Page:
Admittedly, the Standard Algorithm for Double-Digit Multiplication does assume a general knowledge of decimal place (ones, tens, hundreds, thousands, etc.), but other than this assumption it depends wholly on principals of addition and multiplication which should be firmly entrenched by the end of the third grade. The first TERC method illustrated seems to assume the notion that children will have been properly drilled in fractions before dealing with double-digit multiplication. I'm turning 31 this month, so things may have changed since I was in elementary school, but I recall learning double-digit multiplication before covering fractions. Does this hold true for anyone else?
"In TERC Investigations, no algorithms are taught; instead, students are encouraged to reason through problems with something called 'cluster problems'. Let me show you an example right out of the teachers manual."
Well, this sounds okay, but…
Oh, wait. One definition first: an "algorithm" is a systematic method of solving a certain kind of problem.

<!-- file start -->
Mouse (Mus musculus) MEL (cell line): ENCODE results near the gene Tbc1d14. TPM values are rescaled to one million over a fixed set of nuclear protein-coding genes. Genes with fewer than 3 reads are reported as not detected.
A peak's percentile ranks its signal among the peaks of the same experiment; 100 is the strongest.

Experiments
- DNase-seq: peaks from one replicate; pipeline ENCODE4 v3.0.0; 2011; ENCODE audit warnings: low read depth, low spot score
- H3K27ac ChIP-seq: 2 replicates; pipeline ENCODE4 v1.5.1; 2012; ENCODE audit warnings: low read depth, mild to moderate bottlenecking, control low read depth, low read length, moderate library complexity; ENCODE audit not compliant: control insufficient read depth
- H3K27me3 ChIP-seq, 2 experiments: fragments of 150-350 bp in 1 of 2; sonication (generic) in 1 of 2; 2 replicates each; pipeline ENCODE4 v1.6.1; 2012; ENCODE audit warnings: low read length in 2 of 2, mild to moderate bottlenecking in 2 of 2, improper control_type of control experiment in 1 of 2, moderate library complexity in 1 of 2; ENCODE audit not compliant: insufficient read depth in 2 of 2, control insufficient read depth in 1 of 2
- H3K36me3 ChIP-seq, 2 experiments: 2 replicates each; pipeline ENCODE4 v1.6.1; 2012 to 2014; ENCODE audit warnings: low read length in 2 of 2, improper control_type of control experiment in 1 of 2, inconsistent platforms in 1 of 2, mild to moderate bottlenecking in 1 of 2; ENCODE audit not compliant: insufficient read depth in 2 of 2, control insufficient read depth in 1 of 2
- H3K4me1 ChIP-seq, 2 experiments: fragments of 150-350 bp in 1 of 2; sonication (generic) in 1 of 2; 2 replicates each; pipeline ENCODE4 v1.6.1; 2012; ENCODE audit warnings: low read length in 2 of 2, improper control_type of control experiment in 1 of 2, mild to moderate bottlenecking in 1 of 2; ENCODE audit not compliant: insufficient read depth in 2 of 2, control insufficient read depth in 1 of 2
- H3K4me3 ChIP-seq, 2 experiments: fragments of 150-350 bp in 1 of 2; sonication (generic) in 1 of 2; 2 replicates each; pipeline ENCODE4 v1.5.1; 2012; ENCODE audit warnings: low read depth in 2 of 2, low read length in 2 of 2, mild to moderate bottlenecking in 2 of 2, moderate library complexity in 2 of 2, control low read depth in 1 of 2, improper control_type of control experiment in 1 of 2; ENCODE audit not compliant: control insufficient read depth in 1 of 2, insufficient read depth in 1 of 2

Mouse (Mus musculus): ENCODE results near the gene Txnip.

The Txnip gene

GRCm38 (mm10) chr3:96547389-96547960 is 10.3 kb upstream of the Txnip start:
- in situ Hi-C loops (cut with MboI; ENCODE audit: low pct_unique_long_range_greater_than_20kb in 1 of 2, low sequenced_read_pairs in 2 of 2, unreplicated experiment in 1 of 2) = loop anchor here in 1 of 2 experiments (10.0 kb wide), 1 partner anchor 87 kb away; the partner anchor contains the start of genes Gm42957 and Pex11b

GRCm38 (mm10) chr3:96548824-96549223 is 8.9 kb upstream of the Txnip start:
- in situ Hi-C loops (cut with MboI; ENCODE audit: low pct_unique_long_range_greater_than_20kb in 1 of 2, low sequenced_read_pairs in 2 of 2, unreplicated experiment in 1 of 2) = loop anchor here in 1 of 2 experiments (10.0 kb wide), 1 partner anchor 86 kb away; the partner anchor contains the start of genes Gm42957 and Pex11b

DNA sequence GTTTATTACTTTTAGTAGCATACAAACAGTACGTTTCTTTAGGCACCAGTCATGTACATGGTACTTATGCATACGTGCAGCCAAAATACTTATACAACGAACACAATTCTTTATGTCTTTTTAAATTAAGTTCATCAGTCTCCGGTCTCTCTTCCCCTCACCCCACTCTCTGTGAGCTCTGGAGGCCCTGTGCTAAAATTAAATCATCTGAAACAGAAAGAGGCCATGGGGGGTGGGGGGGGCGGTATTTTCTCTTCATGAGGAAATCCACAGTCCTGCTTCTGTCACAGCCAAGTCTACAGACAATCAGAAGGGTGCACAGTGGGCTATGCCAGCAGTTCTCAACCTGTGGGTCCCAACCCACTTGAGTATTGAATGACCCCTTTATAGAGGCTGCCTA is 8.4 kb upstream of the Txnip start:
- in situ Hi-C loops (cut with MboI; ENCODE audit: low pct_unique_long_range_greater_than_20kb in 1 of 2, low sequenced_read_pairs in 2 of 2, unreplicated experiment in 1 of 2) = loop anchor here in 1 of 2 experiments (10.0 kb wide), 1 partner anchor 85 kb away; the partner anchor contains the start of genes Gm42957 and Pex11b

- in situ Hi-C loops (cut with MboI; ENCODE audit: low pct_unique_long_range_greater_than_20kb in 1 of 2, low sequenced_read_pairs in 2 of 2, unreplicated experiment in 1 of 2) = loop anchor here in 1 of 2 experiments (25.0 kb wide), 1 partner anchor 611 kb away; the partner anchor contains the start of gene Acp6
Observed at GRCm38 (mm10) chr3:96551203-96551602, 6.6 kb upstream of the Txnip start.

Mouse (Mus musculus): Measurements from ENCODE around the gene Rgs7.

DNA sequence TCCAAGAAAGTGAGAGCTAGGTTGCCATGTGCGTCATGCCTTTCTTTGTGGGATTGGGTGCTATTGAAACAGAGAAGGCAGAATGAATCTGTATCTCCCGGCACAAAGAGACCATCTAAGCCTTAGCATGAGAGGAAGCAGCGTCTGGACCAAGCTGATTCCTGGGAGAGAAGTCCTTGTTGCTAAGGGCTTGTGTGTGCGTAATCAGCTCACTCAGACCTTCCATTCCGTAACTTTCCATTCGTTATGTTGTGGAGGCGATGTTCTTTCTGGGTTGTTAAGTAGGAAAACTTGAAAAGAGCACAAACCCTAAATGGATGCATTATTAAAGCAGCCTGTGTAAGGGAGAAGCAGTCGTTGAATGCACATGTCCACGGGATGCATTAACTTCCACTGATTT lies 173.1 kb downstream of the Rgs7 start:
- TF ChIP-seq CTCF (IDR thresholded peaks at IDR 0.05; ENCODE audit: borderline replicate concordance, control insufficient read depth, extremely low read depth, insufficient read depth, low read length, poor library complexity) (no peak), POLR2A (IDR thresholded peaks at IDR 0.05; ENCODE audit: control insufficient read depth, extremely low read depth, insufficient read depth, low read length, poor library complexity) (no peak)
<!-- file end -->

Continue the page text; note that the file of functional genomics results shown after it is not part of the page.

How is the first TERC example not systematic? I would personally just truncate it to (2031)+(631) because honestly, if you can't figure out how to multiply single digit numbers by double digit numbers, you're stuck counting on rote memorization to handle the multiplication tables from one to twelve. Please, please tell me they still teach multiplication tables one through twelve.
Okay, the second example: Partial products was something that I recall having gone over once in elementary school, more than twenty years ago. Once. It wasn't focused on, because it is more difficult. For teachers. If a student is able to understand decimal place (ones, tens, hundreds, thousands, etc.) why the hell shouldn't they understand the partial product algorithm? Personally, I didn't use it because it meant more writing, which is a pain. (I remember when having to write-off a phrase or paragraph x number of times was a form of punishment.)
Lattice Method? Ugh. I vaguely recall some such thing from High School Algebra, because my instructor covered every possible method to learn how to solve problems. I'd listen to the lesson for five minutes, sleep for twenty, wake up for the last five to catch the lesson plan, then study the book at home that night. (Musty old tomes of True Mathematical Learning. Ah, how I treasure that knowledge!) And you know what? I still made a straight A in that class for two and a half months- 'til my class participation grade started to catch up to me.